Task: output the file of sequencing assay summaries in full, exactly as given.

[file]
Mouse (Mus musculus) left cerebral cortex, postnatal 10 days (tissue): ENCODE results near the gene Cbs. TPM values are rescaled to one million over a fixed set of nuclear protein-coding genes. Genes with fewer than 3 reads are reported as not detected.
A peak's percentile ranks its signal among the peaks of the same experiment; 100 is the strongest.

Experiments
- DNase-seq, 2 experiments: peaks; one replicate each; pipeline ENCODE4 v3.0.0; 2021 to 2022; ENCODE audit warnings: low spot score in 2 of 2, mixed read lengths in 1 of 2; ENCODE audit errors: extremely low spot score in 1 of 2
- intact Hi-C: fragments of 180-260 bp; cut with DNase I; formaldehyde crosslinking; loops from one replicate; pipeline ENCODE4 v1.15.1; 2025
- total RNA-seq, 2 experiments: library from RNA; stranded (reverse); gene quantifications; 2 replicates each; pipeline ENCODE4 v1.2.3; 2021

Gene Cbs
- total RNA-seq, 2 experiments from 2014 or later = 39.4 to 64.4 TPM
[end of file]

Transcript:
Mouse (Mus musculus) left cerebral cortex, postnatal 10 days (tissue): ENCODE results near the gene Cbs. TPM values are rescaled to one million over a fixed set of nuclear protein-coding genes. Genes with fewer than 3 reads are reported as not detected.
A peak's percentile ranks its signal among the peaks of the same experiment; 100 is the strongest.

Experiments
- DNase-seq, 2 experiments: peaks; one replicate each; pipeline ENCODE4 v3.0.0; 2021 to 2022; ENCODE audit warnings: low spot score in 2 of 2, mixed read lengths in 1 of 2; ENCODE audit errors: extremely low spot score in 1 of 2
- intact Hi-C: fragments of 180-260 bp; cut with DNase I; formaldehyde crosslinking; loops from one replicate; pipeline ENCODE4 v1.15.1; 2025
- total RNA-seq, 2 experiments: library from RNA; stranded (reverse); gene quantifications; 2 replicates each; pipeline ENCODE4 v1.2.3; 2021

Gene Cbs
- total RNA-seq, 2 experiments from 2014 or later = 39.4 to 64.4 TPM